Bitter Orange Essential Oil
Although not quite as popular in aromatherapy as its sweeter relation, nonetheless Bitter Orange essential oil offers a wide range of health benefits to both qualified aromatherapists and home enthusiasts alike.
The essential oil is obtained from the peel of Citrus aurantium fruits which are acid-bitter, and therefore too sour to be eaten as out-of-hand fruit.
However, they are perfect for making an absolutely delicious marmalade that is eaten around the world. Bitter orange essential oil is still used to flavour a wide range of consumables including confectionaries, ice cream, chewing gum, soft drinks and liqueurs.
Until recently it was used extensively by the perfumery industry in perfumes and colognes. Synthetic fragrances are now used mostly in this industry.
The bitter orange tree is a small evergreen that typically reaches a height of 3 metres (10ft) in cultivation, but may attain up to 6 metres (20ft) when growing in the wild. It has a smooth brown trunk, stout branches and flexible green twigs with rather blunt thorns, and a more erect stature and compact crown than that of the sweet orange tree (Citrus sinensis).
This plant has considerable tolerance of adverse conditions and can stand several degrees of frost for short periods, although it thrives best in subtropical and near-tropical climates. Bitter orange trees can reach a ripe old age, with some trees in Spain being reportedly over 600 years old.
The fruits of Citrus aurantium are round or oval measuring 7-8 centimetres across, with a thick, heavily pitted peel that turns from yellow-golden to orange-red on maturity. It comprises of 10 to 12 segments with a strongly acid pulp and numerous seeds, and like all citrus fruits the essential oil glands are found in tiny pits located within the peel.
Today, bitter orange trees are cultivated for the production of essential oil in several countries including Brazil, China, Dominican Republic, Guinea, Haiti, India, Jamaica, Mexico, Paraguay, Sicily, Spain, Taiwan and the West Indies.
Origins and folklore
It is believed that the bitter orange originated in South-East Asia, later spreading to North-Eastern India, Burma and China, and eventually finding its way via Arab traders to Africa, Arabia and Syria. From these regions it was taken to the Mediterranean by the Moors, and by the end of the 12th century it was cultivated in Seville, Spain, thereby leading to the common name for bitter oranges.
The bitter variety was the first orange to be introduced to the New World, finding its way to Mexico in 1568 and South America later in 1587. The sweet variety was unknown throughout Europe until it was introduced from India by Portuguese traders, eventually becoming the more popular choice.
The dried peel of both bitter and sweet orange has been used in traditional Chinese medicine for thousands of years to treat anorexia, colds, coughs, digestive spasm relief and to stimulate digestion. The rind is both carminative and tonic, and the fresh rind is used as a remedy for acne. Bitter orange juice is antiseptic, anti-bilious and haemostatic.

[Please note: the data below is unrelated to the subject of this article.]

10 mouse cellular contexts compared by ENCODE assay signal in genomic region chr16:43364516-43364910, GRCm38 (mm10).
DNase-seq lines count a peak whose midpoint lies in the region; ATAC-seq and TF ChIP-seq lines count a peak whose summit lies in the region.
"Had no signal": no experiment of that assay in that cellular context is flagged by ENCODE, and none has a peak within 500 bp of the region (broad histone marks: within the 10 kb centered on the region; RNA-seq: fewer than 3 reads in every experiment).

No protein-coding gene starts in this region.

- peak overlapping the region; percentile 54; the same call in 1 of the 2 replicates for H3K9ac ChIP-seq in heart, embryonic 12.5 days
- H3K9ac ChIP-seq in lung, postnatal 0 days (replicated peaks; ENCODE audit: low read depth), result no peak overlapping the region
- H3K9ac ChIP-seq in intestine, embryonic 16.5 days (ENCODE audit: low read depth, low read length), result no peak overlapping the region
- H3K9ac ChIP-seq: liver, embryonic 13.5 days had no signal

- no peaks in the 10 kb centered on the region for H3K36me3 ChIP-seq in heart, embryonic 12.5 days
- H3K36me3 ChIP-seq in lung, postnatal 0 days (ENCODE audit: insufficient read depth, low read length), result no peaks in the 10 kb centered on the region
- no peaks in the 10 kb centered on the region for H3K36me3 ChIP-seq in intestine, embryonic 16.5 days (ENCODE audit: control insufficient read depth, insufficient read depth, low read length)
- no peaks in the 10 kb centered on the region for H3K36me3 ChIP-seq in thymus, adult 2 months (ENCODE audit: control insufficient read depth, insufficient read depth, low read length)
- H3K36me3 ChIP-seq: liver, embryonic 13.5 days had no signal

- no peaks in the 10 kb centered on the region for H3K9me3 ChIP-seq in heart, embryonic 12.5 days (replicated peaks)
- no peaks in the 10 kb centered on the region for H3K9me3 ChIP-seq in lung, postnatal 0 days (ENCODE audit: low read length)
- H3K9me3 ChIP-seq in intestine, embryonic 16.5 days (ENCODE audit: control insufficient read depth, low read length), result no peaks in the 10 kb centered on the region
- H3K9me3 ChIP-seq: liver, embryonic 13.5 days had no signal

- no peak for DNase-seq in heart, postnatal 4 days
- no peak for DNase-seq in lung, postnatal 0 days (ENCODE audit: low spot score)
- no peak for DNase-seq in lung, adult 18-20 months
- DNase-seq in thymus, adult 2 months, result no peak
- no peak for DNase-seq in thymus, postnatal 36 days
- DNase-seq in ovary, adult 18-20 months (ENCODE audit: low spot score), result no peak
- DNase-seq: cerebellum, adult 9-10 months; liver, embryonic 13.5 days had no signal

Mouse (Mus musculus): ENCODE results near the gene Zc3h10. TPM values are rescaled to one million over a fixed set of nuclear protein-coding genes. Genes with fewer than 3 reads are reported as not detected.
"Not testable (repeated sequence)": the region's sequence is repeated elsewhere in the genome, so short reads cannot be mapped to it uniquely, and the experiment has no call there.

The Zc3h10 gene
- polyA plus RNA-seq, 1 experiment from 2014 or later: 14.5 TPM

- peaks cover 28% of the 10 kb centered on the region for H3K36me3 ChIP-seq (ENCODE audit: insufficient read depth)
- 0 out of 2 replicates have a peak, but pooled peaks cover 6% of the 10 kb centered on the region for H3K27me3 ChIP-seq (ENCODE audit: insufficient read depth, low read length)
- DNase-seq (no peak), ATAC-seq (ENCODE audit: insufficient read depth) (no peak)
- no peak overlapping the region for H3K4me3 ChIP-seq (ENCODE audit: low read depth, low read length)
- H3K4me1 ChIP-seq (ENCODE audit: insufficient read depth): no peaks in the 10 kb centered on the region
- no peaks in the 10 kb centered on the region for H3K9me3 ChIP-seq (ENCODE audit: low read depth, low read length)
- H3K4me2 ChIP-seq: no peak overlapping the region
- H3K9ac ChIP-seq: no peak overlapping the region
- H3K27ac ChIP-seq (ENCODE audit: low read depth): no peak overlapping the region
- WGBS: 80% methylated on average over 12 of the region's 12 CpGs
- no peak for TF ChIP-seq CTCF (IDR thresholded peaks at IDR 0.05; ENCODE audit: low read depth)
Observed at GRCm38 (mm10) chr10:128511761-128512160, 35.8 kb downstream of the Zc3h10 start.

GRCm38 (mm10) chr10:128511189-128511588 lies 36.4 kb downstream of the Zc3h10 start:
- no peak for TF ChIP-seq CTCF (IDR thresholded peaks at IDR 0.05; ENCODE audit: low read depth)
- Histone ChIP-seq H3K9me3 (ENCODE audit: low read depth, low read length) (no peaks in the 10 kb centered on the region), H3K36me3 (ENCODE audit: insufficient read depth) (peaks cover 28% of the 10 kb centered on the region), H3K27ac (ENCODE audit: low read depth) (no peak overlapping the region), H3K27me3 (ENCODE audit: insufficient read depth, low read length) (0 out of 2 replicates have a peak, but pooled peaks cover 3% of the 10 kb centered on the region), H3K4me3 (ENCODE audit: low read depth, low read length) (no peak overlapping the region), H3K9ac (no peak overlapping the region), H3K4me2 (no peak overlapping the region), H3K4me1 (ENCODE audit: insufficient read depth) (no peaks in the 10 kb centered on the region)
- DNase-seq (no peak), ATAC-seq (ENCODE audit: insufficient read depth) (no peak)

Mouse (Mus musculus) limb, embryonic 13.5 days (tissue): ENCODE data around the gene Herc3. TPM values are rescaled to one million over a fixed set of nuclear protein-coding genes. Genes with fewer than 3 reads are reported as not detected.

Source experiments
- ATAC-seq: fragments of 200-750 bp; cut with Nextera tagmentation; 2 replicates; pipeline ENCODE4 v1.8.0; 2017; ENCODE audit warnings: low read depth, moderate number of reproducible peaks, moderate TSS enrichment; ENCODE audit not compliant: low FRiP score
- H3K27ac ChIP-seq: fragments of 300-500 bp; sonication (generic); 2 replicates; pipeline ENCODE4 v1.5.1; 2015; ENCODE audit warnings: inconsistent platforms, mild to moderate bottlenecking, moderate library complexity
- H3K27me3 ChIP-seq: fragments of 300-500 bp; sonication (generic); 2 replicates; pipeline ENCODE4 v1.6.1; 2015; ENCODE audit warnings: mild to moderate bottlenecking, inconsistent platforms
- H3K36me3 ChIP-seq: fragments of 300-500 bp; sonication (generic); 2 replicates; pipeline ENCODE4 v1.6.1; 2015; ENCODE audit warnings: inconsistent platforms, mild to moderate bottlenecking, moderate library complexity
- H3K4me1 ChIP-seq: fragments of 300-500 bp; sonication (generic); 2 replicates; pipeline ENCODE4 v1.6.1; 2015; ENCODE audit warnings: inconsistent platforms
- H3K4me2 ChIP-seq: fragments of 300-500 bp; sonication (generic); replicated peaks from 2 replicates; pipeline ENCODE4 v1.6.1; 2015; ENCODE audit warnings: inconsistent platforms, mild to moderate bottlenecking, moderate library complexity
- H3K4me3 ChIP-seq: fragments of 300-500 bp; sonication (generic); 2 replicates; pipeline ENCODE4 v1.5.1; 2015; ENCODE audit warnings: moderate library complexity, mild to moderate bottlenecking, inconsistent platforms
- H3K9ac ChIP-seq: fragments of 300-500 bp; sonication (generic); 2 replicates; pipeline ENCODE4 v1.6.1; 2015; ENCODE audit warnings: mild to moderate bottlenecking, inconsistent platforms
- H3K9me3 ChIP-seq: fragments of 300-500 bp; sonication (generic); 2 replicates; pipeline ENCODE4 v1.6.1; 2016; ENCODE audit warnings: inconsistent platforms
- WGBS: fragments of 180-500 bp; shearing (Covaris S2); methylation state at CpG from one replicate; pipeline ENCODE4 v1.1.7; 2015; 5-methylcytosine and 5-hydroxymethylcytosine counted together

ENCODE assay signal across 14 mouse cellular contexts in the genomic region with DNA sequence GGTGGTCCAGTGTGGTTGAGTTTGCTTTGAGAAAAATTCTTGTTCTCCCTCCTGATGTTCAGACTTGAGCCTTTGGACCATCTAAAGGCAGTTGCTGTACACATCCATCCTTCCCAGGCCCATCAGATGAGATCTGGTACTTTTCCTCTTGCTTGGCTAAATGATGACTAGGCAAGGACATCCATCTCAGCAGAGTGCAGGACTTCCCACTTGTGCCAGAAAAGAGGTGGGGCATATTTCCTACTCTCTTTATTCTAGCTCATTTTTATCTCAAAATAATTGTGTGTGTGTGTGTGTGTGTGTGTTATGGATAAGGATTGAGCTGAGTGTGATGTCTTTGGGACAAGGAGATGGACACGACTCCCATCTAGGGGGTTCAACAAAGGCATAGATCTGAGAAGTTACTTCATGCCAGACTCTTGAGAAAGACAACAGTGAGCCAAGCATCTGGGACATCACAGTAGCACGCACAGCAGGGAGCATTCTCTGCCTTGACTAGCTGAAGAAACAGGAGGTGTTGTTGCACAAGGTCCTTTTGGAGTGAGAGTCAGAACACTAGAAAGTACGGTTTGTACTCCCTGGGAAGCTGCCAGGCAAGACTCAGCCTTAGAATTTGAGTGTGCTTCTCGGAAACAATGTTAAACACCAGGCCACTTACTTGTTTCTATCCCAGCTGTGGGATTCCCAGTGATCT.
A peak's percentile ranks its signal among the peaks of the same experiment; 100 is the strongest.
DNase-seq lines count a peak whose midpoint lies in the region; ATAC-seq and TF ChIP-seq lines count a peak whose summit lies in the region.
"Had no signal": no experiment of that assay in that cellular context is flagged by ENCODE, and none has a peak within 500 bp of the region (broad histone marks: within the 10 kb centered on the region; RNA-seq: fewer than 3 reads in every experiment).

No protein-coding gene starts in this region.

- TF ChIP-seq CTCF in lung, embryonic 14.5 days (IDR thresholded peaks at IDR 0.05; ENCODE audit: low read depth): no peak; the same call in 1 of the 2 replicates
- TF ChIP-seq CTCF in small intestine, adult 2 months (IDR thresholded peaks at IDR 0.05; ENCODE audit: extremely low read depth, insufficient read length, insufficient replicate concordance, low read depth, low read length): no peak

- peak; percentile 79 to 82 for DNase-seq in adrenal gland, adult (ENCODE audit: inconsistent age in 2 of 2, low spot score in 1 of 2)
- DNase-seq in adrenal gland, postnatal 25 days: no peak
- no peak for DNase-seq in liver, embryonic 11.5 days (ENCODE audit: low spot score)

In central and south America, China, Haiti, Italy and Mexico, decoctions of the leaves from C. aurantium have been taken internally as a traditional remedy to utilise their sudorific, antispasmodic, antiemetic, stimulant, stomachic and tonic properties. Some conditions treated with the leaves include colds, flu, fever, diarrhoea, digestive spasm and indigestion, hemorrhages, infant colic, nausea and vomiting and skin blemishes.
Citrus aurantium is an amazing tree that is absolutely bursting with natural remedies hidden within the fruit, flowers and leaves. And all of these therapeutic properties are available to everyone today in the convenient form of the various essential oils yielded from this wondrous tree.
Harvesting and Extraction
Unlike most other fruits, oranges do not continue to mature after picking, therefore harvesting must be done at precisely the right time if maximum oil levels are to be achieved. Bitter orange essential oil is obtained by cold expression of the rind, and yields orange-yellow or orange-brown essential oil with a fresh, fruity citrus aroma virtually identical to that of sweet orange.
Benefits of Bitter Orange Essential Oil
Although the therapeutic properties action of bitter orange oil are considered to be very similar to sweet orange, in my experience bitter orange appears more potent and often yields better results than the sweet variety. It is effective for the treatment of poor digestion, constipation and clearing congestion of the liver when used in massage blends.
The cleansing, stimulating and toning action of bitter orange essential oil makes it ideal to add to other lymphatic stimulants for treating oedema, cellulite or as part of a detoxification program. Varicose veins and facial thread veins respond well to this essential oil, especially when blended with cypress oil in facial treatments. Some aromatherapists have had success treating acne with this oil, perhaps due its antiseptic properties.
On the emotional system bitter orange essential oil is extremely uplifting and energizing for the body, yet calming to the mind and emotions. It is used in Ayurvedic medicine as an aid to meditation, and this is perhaps why it can be extremely helpful in easing stress and anxiety. Diffusing bitter orange oil is said to help dispel tantrums and frustration for both adults and children alike!
See Quinessence Bitter Orange Essential Oil
Copyright © Quinessence Aromatherapy Ltd 2016. Written by Geoff Lyth